Saturday, March 11, 2006


All my recently acquired cookbooks have recipes for financiers, so I was naturally curious. I first tried an untraditional financier recipe: Apple Financier Tart from Francois Payard's Sensational Desserts. This was made in a 9" tart pan with a pastry crust, and had apple chunks sauteed in a browned butter and honey mixture underneath the financier batter. Being on a low-fat diet for the past month, I just could not justify using the amount of browned butter indicated in the recipe, and cut it down drastically. On top of that, I forgot to drizzle what little of it I used on the apples before I poured in the financier topping. The result --not so surprisingly-- was an unimpressing apple dessert. But if you follow Payard's directions in his book, I am sure that you will be pleased with the outcome.

Of course, I could not waste the forgotten browned butter and honey mixture. It was used to make an apple, raisin and toasted walnut filling. Stuffed inside the leftover puff pastry in the freezer from an earlier project, it made a quick and delicious dessert.

My second attempt at the financier (Nick Malgieri, Perfect Cakes) was a more traditional recipe, the only twist being the pistachios replacing the almonds. The leavening for financiers is whipped up egg whites, and like any other egg white-based dessert, oven temperature is somewhat crucial. I made these in mini muffin pans and baked them exactly 20 minutes like the recipe said. I think, however, that the insides could have been even softer had I taken them out a couple of minutes earlier... We concluded that the financiers were the more sophisticated distant couisins to muffins. They had a considerable amount of crust and a contrastingly soft, spongy interior speckled with tiny bits of pistachios. The color --a beautiful pale shade of green-- was also appealing. These tiny cakes will definitely make a nice accompaniment to tea or coffee. But if I had a few egg whites and almond powder to put to use, I'd rather make macarons than financiers.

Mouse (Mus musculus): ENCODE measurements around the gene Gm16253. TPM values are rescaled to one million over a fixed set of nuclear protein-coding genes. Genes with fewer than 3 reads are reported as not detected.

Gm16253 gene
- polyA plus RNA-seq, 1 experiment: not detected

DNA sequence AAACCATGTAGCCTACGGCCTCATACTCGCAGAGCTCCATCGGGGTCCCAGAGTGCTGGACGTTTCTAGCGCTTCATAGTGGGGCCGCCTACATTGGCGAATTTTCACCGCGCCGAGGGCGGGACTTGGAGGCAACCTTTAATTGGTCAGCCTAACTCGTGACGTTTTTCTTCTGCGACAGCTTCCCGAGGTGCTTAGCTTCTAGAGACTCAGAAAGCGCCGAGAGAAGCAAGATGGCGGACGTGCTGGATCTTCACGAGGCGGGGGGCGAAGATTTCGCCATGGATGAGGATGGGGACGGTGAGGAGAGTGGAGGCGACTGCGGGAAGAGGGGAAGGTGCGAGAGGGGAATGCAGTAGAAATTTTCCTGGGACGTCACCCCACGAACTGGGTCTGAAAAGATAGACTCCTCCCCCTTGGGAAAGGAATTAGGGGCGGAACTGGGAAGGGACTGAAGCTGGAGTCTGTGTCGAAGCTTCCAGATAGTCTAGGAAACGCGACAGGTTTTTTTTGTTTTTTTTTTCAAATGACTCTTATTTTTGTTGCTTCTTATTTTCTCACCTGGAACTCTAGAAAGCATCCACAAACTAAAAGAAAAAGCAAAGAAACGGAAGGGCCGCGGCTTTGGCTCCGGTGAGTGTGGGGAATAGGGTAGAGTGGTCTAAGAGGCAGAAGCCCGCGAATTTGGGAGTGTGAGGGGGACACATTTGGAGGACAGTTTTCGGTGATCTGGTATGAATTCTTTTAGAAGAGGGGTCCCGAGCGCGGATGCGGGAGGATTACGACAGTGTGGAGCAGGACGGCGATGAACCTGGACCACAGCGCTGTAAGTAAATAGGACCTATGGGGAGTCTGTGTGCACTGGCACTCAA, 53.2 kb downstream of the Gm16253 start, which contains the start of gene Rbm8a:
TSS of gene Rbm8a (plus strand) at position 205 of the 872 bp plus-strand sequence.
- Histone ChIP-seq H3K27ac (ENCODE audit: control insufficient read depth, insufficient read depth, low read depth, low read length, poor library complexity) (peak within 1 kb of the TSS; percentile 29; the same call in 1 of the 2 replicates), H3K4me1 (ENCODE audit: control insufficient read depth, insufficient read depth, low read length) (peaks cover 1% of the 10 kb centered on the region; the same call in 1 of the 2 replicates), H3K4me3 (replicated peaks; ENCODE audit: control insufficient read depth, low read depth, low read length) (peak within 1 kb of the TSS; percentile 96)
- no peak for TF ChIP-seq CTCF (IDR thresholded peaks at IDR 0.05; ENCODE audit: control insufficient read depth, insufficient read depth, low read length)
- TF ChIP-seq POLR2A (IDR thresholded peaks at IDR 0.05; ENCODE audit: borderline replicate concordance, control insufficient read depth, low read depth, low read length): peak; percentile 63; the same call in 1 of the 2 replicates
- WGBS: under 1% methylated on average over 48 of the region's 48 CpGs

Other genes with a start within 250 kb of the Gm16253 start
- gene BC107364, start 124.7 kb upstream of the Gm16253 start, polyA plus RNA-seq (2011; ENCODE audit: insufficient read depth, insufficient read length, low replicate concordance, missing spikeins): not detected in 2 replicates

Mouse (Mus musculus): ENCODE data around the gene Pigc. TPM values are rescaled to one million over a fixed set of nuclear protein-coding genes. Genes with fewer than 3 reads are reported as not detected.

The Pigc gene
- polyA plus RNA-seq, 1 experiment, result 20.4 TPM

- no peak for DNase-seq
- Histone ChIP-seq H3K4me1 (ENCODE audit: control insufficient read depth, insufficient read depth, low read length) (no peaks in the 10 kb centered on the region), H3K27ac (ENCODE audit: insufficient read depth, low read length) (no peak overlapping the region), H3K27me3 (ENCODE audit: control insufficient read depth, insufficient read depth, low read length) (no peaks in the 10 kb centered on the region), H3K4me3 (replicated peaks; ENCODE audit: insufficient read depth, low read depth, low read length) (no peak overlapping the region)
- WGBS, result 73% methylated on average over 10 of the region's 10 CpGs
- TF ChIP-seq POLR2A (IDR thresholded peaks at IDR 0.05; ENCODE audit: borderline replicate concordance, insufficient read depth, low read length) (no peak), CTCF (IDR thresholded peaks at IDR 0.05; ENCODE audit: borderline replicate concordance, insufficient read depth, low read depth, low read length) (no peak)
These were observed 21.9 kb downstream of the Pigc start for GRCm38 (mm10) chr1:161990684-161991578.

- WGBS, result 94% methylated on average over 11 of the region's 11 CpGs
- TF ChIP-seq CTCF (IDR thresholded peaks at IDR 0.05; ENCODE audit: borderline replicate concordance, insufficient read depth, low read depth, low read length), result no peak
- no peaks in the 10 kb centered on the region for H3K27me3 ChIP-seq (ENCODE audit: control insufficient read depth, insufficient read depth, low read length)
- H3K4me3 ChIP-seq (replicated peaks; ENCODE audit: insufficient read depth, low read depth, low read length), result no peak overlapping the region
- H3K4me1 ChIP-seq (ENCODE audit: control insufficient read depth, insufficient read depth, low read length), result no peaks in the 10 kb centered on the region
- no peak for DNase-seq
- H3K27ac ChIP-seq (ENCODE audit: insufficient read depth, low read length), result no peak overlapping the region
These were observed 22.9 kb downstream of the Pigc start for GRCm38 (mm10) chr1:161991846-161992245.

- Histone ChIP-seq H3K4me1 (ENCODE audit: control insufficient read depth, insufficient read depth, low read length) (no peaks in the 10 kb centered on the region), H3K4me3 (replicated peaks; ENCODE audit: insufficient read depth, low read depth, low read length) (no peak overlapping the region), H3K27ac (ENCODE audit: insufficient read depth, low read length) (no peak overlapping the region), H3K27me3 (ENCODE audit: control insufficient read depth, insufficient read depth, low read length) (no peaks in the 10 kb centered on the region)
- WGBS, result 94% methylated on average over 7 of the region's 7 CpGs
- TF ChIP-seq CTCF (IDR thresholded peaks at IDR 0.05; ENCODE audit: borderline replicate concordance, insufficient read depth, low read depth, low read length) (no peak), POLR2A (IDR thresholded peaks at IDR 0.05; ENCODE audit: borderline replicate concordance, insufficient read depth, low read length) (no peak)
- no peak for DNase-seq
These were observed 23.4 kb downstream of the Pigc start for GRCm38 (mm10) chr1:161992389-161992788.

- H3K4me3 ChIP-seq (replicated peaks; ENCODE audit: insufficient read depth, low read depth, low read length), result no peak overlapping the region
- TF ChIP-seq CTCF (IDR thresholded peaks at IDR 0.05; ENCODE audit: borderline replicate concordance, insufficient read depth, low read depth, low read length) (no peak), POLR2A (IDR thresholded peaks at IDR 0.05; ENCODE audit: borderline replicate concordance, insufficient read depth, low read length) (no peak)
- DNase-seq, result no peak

Pistachio Financiers (from Perfect Cakes by Nick Malgieri)
  • 1/2 c pistachios (2 oz.)
  • 3/4 c sugar
  • 1/2 c flour
  • 5 tbs unsalted butter
  • 1 tbs kirsch or maraschino liqueur
  • 1 tsp vanilla
  • 4 egg whites
  • pinch of salt
  • Confectioners' sugar if desired
Preheat your oven to 350F. Grease and flour the insides of 2 12-cavity mini muffin pans. Process the pistachios and 3/8 c of the sugar until very fine. Mix in the flour. Melt the butter, stir in the flavorings and set aside to cool. (I browned the butter as I like the nutty taste.)

Beat the egg whites until they hold a soft peak. Add the remaining half of sugar gradually as you continue to beat the egg whites. Stop before the meringue is stiff. Alternately fold in the nut and butter mixtures, stirring after each addition. Use a spoon to fill the cavities of mini muffin pans 3/4 full. Bake for 20 minutes until well risen and golden brown. Cool briefly, unmold, and serve with a dusting of confectioners' sugar if desired.